Technically, Catholics are supposed to do confession like right before they go to communion. Or is it as long as they have no mortal sin on their shoulders? I don’t know. They got to be a clean vessel for Jesus to meld with… or something like that. Though, I’ve been told that Augustine thought/said that going to mass was a cleansing enough process for the average Catholic to partake. Not to undermine the significance of confession.

I was really nervous, and I thought a lot about my sin. I realized after that, really, the priest has more to be afraid of. I mean, who knows what kind of sinning I’ve been doing, right? And he has to hear it. I didn’t want it to be fast, but I also didn’t want it to take forever. From what I remember, he didn’t want it to take forever either. Not that I felt rushed, but after a certain point, and a certain feeling of remorse, what more is there to do or say? Pray, receive forgiveness, forgive yourself, and move on?

Weirdly, I cried. I did not expect to cry. I felt light afterwards. I’d done my new Catholic duty, though I’m still not sure what the etiquette is…

I don’t get sin.

Just Be God’s: A Call to Continuing Conversion is a series of blog posts. You might want to start reading it from the beginning: Here.

April 23

Ugh. Last night was “rehearsal night” for confirmation. It was alright. It’s exciting and scary and mundane. It’s like becoming what you become. Unfairly, as a candidate for confirmation you basically have to say that you believe everything that Catholic church claims about God. I don’t really know everything that the Catholic church claims about God, so that’s kind of tough to say. I suppose if I’m going with what I think I know the Catholic church claims about God, then I’m good. Anyway, it’s a weird feeling, and I understand why a witty teenager might back out.

But I don’t know. Whatever.

It’s so wrong, the way I’m going through this process. The more I think I know, the less I know. One of my friends was like, “This is where you are now, and that’s all you can be true to.” True. Very true. I can’t worry about the past, or anticipate the future, I just have to be where I am with God, and the Catholic church is it. Not perfect. Not “believing” everything. Just being true.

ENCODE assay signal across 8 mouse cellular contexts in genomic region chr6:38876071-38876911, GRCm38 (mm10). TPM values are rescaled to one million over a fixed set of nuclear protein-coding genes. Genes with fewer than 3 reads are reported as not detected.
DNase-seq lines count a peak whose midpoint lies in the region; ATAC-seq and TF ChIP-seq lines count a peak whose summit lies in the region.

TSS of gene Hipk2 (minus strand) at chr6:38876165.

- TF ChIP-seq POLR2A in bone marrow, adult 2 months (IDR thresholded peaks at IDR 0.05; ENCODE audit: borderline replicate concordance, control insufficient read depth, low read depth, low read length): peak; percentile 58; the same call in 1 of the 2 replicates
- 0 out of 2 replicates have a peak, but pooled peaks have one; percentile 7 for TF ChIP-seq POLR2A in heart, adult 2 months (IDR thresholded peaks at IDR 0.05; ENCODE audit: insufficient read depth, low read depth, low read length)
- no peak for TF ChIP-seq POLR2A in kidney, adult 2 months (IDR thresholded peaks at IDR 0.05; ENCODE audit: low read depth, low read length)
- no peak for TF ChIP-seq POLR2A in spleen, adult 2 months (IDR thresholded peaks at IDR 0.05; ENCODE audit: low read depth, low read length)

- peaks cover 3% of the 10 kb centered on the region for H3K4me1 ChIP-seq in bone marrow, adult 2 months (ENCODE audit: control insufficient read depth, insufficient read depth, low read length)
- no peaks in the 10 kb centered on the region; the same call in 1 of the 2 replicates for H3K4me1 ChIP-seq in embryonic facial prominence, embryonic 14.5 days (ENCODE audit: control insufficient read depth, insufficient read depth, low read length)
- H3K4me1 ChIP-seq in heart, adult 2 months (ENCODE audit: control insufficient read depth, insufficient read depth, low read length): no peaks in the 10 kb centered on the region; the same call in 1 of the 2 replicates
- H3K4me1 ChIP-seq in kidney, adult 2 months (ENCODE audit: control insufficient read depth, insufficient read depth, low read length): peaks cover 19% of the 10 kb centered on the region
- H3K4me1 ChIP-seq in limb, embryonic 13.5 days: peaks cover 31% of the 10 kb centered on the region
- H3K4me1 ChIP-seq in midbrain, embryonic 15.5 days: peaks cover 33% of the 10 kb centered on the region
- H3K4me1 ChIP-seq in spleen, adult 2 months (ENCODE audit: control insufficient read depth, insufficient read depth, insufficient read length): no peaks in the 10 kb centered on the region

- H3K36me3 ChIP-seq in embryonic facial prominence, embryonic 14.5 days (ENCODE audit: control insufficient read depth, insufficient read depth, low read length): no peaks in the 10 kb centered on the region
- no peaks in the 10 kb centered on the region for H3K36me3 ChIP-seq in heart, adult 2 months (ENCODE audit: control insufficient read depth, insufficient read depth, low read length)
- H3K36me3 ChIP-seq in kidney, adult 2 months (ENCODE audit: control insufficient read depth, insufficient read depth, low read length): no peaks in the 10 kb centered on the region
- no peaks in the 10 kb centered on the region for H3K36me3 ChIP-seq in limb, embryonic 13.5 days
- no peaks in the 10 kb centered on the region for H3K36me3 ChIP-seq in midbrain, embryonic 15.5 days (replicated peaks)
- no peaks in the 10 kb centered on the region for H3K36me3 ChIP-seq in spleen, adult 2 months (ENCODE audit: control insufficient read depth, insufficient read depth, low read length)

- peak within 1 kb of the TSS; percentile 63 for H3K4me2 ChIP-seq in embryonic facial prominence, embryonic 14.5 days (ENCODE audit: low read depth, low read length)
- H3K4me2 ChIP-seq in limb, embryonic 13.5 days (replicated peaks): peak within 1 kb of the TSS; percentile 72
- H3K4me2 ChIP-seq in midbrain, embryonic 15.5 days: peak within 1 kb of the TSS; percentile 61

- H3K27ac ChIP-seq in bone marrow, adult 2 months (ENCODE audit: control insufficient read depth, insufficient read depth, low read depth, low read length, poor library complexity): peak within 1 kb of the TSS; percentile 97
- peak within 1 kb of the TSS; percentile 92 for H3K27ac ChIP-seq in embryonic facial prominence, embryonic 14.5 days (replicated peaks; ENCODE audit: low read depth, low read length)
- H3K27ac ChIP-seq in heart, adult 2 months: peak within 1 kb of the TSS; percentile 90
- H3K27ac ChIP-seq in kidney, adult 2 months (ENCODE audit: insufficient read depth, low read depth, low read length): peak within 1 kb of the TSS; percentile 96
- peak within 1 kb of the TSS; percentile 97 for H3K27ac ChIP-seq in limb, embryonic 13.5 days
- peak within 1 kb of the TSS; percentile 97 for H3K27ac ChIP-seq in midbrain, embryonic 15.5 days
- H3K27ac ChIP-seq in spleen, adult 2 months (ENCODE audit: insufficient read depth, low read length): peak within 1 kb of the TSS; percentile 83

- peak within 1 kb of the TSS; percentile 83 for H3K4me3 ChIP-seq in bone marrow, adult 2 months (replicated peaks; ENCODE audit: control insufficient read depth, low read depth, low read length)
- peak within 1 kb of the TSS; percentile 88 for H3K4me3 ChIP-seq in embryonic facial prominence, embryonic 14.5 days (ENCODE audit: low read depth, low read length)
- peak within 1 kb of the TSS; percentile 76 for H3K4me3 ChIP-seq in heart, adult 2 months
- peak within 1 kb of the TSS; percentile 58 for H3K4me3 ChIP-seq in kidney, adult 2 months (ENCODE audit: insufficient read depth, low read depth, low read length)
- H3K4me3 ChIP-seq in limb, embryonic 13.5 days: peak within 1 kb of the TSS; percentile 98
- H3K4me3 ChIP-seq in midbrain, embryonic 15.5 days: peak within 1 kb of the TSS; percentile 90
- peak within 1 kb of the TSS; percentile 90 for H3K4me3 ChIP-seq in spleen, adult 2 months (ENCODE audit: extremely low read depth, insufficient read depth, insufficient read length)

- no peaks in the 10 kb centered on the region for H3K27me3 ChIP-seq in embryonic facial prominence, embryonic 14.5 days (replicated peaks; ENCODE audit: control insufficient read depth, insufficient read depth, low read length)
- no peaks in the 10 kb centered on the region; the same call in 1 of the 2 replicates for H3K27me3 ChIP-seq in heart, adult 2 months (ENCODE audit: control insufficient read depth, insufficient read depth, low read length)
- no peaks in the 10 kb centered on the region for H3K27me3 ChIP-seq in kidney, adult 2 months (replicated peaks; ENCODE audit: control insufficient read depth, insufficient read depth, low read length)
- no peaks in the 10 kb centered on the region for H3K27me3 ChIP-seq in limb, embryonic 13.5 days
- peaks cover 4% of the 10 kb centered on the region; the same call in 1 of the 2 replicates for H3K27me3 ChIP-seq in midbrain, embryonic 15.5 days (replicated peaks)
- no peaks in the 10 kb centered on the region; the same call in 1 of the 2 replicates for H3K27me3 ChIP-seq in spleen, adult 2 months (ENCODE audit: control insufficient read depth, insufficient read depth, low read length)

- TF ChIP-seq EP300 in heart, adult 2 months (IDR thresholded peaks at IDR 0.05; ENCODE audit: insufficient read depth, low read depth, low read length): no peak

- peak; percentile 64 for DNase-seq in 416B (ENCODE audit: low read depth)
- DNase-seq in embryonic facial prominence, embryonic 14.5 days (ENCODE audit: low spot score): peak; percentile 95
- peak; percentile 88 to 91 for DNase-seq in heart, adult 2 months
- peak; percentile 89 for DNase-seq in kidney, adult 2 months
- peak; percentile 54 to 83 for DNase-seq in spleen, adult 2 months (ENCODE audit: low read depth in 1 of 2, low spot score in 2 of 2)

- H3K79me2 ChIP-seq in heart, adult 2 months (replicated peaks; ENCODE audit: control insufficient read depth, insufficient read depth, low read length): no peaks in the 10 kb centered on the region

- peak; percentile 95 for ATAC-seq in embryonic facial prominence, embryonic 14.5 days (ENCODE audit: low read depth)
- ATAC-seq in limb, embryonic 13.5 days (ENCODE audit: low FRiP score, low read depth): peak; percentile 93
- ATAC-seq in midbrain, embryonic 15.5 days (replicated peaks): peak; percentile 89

Then there is this confession thing. A good practice, but, again, whatever. First, I’m pretty sure I’ve committed no mortal sin. Because, well, it’s really difficult to do this. I have my issues, my day to day struggles, that have always been. Then I have these distinct moments of venial sin action—again, everyone does this. I do wrong, knowing it’s wrong (maybe a lie, not being generous, cheating, stealing, swearing, being mean, gossiping, anger). Then there are accidents of the same thing.

I’ve always strived to be good. Never actively choosing to step out of grace with God. And maybe that’s a sin too—perfection. Selfishness. Thinking I can do everything by myself, but I need reconciliation. I need to express my imperfection and my need for God.

That’s the short story. The strange thing is rehashing all of this in my mind. Because, I also honestly believe I am forgiven. I don’t need to go to a priest. I get it. Some do need this. And it’s a good practice. A super good practice. It’s better then the cry-fest every Sunday at Evangelical churches reminding us about how terrible we are.

17 Years of Post-Baptismal Sinning: What to confess?

Just Be God’s: A Call to Continuing Conversion is a series of blog posts. You might want to start reading it from the beginning: Here.

April 15

It’s less than two weeks to confirmation. At some point before confirmation, I’m supposed to do reconciliation, also known as, confession. I’m not sure when or how. I think I can handle that. I was also thinking about what I’m supposed to confess. One thing I was reading told me that if it’s been a long time, I should write it down. Is it weird that I’m not sure what I need to confess? I’m not sure if it’s because I feel no remorse, or I feel already forgiven. I want to believe the latter.